In a 50 50 Partnership Who Does the Lawyer Really Represent


More and more, we are seeing in our practice occasions when an attorney who purportedly represents an entity (whether it be an LLC, LLP, Corporation or Partnership) blurs his or her duties and ends up favoring one partner over another in an entity that is supposedly owned equally. From our perspective, this is the essence of a conflict of interest and while it is certainly permissible to represent only the entity or only one or more of the partners, it is critical that the roles be defined clearly from the outset of the representation. As they say, “it only matters when it matters.” Well, it matters when the partners no longer see the world in the same shiny shade of blue. It matters when one partner “thinks” that the lawyer is supposed to be representing their interests, but perceives that other interests are in fact primary.

These are dodgy circumstances for any attorney and the true “entity attorney” must not advocate for one owner over the other in the instance when there is a conflict between the two owners. Instead, it is incumbent on the attorney to step aside in these disputes. Unfortunately, we have found with alarming frequency that the attorney doesn’t always recuse themselves, and, even more troubling, they may appear to pick and choose the partner whose interests are advanced. Not surprisingly, this tends to be the more financially sound member of the entity. Rather, the attorney, under the guise of representing the “entity” and not the “owners” will meet and communicate with the “favored” owner or the founding owner to the exclusion of the other owner. While the case law is generally supportive of the idea that the lawyer owes only a duty to the entity and not to the owners, in Lloyd v. Walters, 276 5.C.223, 277 S.E.2d 888 (1981) the South Carolina Supreme Court hinted that in certain circumstances in a two person corporation, the corporate attorney may actually owe individual duties to the owners to protect one of the owners from the fiduciary breaches of the other. Of course, the case law also assumes that the scope of the relationship between the parties has been a) well defined on the front end by the attorney and b) not expanded through a course of conduct.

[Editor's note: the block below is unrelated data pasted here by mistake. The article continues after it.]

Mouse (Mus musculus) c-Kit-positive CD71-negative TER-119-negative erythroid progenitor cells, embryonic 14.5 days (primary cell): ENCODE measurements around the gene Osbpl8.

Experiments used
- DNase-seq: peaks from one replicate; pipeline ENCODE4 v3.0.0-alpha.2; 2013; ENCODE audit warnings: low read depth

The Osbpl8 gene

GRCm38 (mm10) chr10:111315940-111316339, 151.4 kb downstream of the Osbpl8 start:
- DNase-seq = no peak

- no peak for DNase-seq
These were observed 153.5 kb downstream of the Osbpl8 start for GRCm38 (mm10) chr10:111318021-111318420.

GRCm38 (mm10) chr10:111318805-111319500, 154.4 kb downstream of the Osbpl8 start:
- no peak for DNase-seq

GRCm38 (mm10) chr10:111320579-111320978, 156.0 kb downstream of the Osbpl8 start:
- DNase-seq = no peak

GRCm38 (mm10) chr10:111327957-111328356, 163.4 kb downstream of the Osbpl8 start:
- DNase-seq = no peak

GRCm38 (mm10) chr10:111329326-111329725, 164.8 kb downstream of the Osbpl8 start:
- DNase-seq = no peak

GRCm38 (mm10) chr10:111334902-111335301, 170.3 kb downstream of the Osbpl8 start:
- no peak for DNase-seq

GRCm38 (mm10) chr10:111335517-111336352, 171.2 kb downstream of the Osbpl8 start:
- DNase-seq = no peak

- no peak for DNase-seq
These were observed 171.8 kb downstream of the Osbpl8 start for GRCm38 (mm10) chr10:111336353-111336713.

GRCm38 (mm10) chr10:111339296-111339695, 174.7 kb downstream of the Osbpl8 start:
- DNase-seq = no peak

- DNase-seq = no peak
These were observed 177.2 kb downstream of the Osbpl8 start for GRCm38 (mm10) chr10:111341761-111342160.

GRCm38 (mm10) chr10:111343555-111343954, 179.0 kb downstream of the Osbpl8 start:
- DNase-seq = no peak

Among the prickly issues surrounding the corporate client (and especially the small corporate client) is privilege. That is, only attorney client communications are privileged. If the attorney represents the entity and only the entity, then clearly the privilege extends to the entity – but what about the owners? Also, if the attorney is engaged in the joint representation of more than one client (with proper disclosures and consents, of course), then the attorney cannot engage in one-sided confidential communications with one client to the exclusion of another client. This ethical onion does not smell better as the layers are peeled away and it typically comes into play after a dispute has arisen between the owners of a small corporation and the attorney has by all appearances “chosen sides” by communicating with only one owner to the exclusion of the other.

For the attorneys, three rules: 1. Document the relationship. 2. Know your role. 3. Do NOT pick sides in a corporate dispute if you are in fact the corporate counsel. One thing is certain in a dispute between two owners of entity – one wins and one loses. Almost equally as certain is the following – the loser will not have liked losing and if the loser believes that “my lawyer” helped the other side, a lawsuit or bar complaint is foreseeable.

For the clients, two rules: 1. Document the relationship. 2. Seek independent counsel if you ever feel that the neutral corporate attorney is favoring the other side (and don’t wait until it’s too late).

These are tricky waters, but they are traversed safely every day by competent attorneys who understand their roles and by well-informed clients who are actively engaged.

Eric Bland and Ronnie Richter